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Tag: Art and Artist Files

Significant donation from the Art Students League of New York

Alumni, Art Student’s League, 1950. National Portrait Gallery, Smithsonian Institution; gift of Arnold Newman. NPG.91.89.56

The Smithsonian Libraries is pleased to announce the donation of research ephemera for more than 4,000 artists from the Art Students League of New York (ASL), to be housed at the American Art Museum and Portrait Gallery (AA/PG) Library.

The ABC’s of the Corcoran Artist Files: the D’s

 

 

In the series called “The ABCs of the Corcoran Artist Files” the American Art and Portrait Gallery (AA/PG) Library will explore artists through the materials from the recent Corcoran Vertical File Collection donation by featuring artists whose surnames begin with that letter. This time we are looking at the artists whose last names that start with D.

Hard-edged, Bright Color: Generations of Color

Thomas Downing's examples of grids and dots
Thomas Downing’s examples of solid dots within rigid grids

In conjunction with the exhibition “Hard-edged, Bright Color: The Washington Color School” at the American Art and Portrait Gallery (AA/PG) Library, the blog will be exploring the group of color artists to accompany the exhibit running until late spring. We’ll be exploring three of the “first generation” Washington Color School artists: Thomas Downing, Howard Mehring, and Paul Reed.

Hard-edged, Bright Color: Pure Color

Morris Louis ephemera from "Hard-edged, Bright Color"
Morris Louis ephemera from “Hard-edged, Bright Color”

In conjunction with the exhibition “Hard-edged, Bright Color: The Washington Color School” at the American Art and Portrait Gallery (AA/PG) Library, the blog will be exploring the group of color artists to accompany the exhibit running until late spring. We’ll be exploring three of the “first generation” Washington Color School artists: Morris Louis, Kenneth Noland, and Gene Davis. You can read the first post in this series here.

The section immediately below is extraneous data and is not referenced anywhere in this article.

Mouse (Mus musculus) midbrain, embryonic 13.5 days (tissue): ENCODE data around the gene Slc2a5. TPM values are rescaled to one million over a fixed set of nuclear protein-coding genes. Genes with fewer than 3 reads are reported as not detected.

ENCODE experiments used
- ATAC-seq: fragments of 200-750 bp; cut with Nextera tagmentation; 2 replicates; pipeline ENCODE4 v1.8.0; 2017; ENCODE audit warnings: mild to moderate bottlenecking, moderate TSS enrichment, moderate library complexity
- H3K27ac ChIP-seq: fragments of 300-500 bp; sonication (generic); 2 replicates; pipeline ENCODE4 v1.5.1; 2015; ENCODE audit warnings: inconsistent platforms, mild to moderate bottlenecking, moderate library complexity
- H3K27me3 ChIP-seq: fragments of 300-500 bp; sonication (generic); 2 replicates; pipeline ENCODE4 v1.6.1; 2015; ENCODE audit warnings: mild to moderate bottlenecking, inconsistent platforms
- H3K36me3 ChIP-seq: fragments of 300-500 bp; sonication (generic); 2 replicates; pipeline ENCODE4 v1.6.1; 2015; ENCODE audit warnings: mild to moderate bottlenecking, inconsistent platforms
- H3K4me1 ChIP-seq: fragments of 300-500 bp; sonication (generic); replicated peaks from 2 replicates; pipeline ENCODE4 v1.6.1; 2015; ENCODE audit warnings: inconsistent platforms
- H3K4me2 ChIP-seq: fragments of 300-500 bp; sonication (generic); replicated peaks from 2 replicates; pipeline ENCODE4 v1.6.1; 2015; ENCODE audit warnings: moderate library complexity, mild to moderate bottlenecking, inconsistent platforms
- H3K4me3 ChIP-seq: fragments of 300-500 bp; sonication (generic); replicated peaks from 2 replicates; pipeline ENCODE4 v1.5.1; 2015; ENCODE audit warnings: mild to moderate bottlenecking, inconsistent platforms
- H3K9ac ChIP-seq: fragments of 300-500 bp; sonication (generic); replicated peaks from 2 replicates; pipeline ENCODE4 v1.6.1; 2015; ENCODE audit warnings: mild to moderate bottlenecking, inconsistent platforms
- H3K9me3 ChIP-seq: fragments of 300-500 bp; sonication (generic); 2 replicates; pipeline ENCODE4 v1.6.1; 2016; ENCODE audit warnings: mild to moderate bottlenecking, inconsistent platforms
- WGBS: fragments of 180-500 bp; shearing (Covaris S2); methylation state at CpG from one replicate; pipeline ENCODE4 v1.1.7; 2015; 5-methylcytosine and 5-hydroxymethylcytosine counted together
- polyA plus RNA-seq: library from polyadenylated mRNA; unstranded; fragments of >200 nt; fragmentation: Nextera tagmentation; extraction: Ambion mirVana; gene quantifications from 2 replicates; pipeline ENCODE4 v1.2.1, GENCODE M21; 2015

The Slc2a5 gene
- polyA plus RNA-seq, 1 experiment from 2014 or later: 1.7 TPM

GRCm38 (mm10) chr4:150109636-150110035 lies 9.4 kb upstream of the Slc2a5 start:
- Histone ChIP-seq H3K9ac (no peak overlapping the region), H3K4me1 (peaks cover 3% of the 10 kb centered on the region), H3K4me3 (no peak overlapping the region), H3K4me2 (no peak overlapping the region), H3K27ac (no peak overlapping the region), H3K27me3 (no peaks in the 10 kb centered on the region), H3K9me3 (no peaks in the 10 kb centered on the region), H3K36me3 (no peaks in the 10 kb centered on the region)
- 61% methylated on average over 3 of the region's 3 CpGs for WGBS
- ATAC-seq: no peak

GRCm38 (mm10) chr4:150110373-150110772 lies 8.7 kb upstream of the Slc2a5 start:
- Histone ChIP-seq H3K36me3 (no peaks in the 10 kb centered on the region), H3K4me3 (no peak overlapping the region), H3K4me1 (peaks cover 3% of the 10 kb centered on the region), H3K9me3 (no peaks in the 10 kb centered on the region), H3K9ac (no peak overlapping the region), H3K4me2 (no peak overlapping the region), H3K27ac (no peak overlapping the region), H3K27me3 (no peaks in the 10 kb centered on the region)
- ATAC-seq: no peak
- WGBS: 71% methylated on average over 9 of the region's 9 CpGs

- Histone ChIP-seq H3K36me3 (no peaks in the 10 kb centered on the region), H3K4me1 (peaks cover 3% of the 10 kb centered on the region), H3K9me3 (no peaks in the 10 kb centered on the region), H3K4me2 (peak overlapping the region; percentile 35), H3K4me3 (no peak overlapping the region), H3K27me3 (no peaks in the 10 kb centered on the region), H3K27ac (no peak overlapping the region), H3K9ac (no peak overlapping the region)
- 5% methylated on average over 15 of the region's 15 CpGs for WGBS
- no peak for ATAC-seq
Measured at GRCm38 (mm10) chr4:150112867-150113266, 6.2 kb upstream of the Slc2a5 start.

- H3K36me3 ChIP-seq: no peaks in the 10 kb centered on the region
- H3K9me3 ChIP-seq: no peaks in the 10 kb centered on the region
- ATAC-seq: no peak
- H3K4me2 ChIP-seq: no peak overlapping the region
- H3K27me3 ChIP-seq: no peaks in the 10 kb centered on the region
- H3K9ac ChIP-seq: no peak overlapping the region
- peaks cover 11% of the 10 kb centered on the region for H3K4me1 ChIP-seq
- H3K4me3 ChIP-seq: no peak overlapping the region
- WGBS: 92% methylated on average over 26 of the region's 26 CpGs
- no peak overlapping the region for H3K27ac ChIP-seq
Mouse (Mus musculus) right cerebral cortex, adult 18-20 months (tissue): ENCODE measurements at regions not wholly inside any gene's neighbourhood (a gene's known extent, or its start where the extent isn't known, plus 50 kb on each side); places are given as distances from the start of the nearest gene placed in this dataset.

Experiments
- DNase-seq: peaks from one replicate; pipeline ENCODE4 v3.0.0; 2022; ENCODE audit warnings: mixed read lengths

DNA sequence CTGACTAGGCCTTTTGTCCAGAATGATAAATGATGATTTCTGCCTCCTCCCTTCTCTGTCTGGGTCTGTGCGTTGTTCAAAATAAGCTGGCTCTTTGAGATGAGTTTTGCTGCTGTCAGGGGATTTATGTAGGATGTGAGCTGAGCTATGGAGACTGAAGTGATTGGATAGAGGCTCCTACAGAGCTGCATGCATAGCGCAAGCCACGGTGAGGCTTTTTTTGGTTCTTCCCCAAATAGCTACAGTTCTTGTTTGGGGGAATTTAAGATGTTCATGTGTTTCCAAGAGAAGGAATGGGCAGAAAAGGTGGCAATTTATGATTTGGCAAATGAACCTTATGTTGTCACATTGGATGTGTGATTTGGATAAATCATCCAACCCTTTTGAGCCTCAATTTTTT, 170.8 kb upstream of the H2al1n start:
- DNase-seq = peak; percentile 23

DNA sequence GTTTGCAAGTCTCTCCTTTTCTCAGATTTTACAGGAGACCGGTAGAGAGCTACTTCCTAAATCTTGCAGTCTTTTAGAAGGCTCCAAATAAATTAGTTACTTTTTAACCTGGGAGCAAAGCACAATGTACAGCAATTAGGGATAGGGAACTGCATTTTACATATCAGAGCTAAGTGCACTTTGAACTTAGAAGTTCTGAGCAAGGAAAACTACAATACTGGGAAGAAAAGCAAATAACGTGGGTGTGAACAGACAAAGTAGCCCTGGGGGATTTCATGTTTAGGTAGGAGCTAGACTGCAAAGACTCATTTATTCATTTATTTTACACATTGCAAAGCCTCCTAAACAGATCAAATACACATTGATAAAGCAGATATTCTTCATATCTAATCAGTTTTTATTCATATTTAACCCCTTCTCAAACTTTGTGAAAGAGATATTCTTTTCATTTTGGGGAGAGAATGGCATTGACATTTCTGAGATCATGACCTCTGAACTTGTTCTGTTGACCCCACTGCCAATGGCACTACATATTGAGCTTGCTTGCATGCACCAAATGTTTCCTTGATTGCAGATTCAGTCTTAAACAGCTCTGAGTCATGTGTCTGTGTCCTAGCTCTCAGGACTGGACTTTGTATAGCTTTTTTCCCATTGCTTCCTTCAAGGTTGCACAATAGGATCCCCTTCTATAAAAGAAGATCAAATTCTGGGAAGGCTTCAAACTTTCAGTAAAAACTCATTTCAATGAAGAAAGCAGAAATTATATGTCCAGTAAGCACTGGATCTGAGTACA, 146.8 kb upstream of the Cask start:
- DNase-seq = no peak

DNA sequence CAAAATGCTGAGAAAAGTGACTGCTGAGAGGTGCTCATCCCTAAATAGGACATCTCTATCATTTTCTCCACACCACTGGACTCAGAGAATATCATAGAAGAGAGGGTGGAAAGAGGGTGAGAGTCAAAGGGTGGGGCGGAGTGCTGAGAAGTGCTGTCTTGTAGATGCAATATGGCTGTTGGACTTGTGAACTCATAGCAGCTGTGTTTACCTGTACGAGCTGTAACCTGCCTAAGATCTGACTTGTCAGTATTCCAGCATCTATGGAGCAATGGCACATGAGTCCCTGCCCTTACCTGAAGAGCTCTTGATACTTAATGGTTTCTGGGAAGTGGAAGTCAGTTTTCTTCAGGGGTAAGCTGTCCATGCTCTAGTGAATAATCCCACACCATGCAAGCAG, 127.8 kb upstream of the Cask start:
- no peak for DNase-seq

The 1950s and 1960s saw the emergence of a new ‘School’ in the American capital, the Washington Color School. Experimenting with fields of bright colors achieved by applying thinned paint onto large canvases, these artists sought to enrapture a viewer without the use of narrative or symbolism.

Hard-edged, Bright Color: The Washington Color School.

Hard-Edged, Bright Color
“The idea of bands of color, hard-edged, bright color. It was like a breath of fresh air in the early ’60s, because all this messy sh*t, you know, that was going on in New York — we provided an alternative.” Gene Davis oral history transcript, Archives of American Art.

With the Smithsonian American Art Museum’s upcoming exhibition, Gene Davis: Hot Beat, the American Art and Portrait Gallery (AA/PG) Library is hosting a complementary exhibition of ephemera showcasing a group known as the Washington Color Painters, or perhaps better recognized by their more dubious title, the Washington Color School.

The ABC’s of the Corcoran Artist Files: the C’s

Minna Cirton working on her TVA Mural for the Post Office in Newport, Tennessee
Minna Citron working on her TVA Mural for the Post Office in Newport, Tennessee

In the series called “The ABCs of the Corcoran Artist Files” the American Art and Portrait Gallery (AA/PG) Library will explore a letter of the alphabet using materials from the recent Corcoran Vertical File collection by featuring artists whose surnames begin with that letter. The letter “C” does not disappoint, and we have some great materials to share.